It is hard to ask direct questions to children and to maintain their focus, especially in professional and school-like settings.

  • Tip 1: Keep away from pen and paper. Using interactive stimuli delivered through mobile apps and tablets, or even traditional visualizers and artistic mediums like clay or crayons, can allow you to create interactive experiences that are enjoyable and leverage the creative focus of the children.
  • Tip 2: Keep activities to 45 minutes to 1 hour; the shorter, the better, and breaks are great.

Relevance/Reliability of Data
Kids want to ‘be right’ or do what they think adults will say is ‘right.’ When their parents are present, they try even harder to say what they think is expected.

  • Tip 3: Keep parents out of the room. Instead, have parents monitor from a double mirror or other channel, allowing them to comment and add interpretation to their kids’ behavior.
  • Tip 4: iPads and mobile phones are intuitive to this generation and can directly offer the questions and activities, removing the presence of the adult interviewer.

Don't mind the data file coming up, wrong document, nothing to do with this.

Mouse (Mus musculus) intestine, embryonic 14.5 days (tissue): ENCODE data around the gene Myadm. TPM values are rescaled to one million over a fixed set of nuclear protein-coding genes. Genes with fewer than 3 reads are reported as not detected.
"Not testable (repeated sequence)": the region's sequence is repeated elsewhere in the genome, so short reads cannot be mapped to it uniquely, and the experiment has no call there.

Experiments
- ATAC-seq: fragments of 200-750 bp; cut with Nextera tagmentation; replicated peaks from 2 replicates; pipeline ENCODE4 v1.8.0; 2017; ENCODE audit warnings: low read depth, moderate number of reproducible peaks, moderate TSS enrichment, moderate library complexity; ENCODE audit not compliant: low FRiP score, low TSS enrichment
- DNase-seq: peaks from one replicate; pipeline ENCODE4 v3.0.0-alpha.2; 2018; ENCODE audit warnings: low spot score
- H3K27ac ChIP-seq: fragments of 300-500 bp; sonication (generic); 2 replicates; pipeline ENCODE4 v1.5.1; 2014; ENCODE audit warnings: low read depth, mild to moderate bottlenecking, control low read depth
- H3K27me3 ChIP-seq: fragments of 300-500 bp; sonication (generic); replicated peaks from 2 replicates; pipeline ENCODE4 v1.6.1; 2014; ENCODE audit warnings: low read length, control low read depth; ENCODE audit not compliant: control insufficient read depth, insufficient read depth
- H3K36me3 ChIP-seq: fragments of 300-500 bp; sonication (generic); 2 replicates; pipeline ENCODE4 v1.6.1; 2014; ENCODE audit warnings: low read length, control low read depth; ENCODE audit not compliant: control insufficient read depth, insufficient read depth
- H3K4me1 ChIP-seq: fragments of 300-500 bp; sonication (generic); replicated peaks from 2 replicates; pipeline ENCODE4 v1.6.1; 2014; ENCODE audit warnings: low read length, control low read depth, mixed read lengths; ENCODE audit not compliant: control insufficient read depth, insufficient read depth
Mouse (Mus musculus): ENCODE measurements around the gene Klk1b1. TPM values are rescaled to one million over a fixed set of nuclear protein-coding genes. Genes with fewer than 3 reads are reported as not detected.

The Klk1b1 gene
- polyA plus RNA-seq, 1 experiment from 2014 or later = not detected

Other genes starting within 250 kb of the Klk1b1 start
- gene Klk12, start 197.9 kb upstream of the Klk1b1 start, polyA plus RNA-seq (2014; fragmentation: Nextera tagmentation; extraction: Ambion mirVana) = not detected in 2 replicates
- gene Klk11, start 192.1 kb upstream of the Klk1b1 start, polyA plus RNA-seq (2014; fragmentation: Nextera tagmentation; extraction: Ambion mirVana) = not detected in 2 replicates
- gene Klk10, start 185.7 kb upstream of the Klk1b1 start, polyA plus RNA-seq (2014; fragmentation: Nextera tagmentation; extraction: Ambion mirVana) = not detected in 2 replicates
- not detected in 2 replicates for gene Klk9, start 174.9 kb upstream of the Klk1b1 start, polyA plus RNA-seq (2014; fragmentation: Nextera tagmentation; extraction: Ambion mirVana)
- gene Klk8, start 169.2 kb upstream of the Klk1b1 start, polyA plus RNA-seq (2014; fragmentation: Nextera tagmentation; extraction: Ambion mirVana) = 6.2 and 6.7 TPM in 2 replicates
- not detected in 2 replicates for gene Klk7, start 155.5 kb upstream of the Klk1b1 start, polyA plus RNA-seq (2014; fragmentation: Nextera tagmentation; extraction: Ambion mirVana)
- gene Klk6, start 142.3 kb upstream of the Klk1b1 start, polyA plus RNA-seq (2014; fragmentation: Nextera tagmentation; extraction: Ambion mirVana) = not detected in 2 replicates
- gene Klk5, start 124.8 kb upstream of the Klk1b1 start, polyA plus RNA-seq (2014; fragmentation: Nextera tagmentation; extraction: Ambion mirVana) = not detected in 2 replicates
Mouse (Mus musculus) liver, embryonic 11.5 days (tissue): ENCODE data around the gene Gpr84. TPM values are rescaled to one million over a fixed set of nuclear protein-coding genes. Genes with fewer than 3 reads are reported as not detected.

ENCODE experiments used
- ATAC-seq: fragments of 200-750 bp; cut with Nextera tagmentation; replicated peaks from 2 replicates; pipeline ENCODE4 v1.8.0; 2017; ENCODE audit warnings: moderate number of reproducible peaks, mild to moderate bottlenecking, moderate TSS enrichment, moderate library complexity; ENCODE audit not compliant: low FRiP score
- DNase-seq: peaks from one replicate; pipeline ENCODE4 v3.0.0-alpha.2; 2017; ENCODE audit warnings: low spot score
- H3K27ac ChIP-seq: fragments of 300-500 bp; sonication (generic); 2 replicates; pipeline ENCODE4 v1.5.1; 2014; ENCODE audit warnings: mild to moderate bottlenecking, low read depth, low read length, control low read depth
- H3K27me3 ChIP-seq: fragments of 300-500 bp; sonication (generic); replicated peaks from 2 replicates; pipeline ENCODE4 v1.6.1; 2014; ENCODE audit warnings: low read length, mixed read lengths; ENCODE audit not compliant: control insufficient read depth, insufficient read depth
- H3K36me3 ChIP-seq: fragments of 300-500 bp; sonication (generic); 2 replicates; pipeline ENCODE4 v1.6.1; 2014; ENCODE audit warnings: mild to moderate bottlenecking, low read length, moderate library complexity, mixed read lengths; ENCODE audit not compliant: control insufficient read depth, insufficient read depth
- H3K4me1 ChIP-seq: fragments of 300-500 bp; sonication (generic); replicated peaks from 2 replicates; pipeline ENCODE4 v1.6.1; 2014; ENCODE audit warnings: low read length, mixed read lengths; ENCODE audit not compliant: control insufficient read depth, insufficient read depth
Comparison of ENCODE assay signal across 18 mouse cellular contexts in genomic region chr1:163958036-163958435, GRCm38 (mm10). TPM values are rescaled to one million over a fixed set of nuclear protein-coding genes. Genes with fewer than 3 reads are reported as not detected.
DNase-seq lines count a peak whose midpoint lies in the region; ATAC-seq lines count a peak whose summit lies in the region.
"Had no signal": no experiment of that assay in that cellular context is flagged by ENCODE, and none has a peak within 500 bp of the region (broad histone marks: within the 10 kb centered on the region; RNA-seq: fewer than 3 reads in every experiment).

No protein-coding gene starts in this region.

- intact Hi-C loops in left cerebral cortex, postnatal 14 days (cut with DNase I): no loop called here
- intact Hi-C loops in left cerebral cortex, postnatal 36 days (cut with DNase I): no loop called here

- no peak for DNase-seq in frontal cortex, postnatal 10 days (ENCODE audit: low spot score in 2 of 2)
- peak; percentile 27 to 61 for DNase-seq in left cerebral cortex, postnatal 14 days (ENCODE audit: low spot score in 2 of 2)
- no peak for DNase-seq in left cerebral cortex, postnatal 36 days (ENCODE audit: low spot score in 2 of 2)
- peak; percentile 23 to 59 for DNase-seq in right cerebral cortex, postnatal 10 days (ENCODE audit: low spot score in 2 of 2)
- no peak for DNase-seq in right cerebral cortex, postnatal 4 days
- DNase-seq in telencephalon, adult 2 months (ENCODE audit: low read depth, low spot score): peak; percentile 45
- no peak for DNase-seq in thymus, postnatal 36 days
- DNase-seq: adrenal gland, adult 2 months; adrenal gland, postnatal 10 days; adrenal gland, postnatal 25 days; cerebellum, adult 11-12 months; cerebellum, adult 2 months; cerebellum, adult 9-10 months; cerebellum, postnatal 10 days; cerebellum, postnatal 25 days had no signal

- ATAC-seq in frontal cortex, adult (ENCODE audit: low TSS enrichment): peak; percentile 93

• Tip 5: Show older children how to interview each other and allow them to conduct their own “friendship interviews”, allowing them to be more relaxed and to allow for more spontaneous dialogue and interactions.
  • Tip 6: New tools (like sensors) to observe real-time behavior can add another layer of useful data

Large Gaps in Cognitive/Social/Verbal Abilities
The cognitive and verbal abilities between even just a year in age vastly differ between children.

  • Tip 7: Tailor activities and questions specifically to each age group. Too young of a question, they might get bored or answer silly deliberately. Too old of a question, and they will try to sound like they know what they are talking about.
  • Tip 8: Do not clump different age groups together. If you try to clump 6-8 year olds in the same room, the younger children will feel intimidated, and the 8 year old children will feel insulted.
  • Tip 9: Create focus groups of 6 with children of the same age. 6 so it has enough for people to chime in, but not too much that it’s too roudy to handle or would require extra moderators.

What Insights Do Kids’ Drawings Reveal?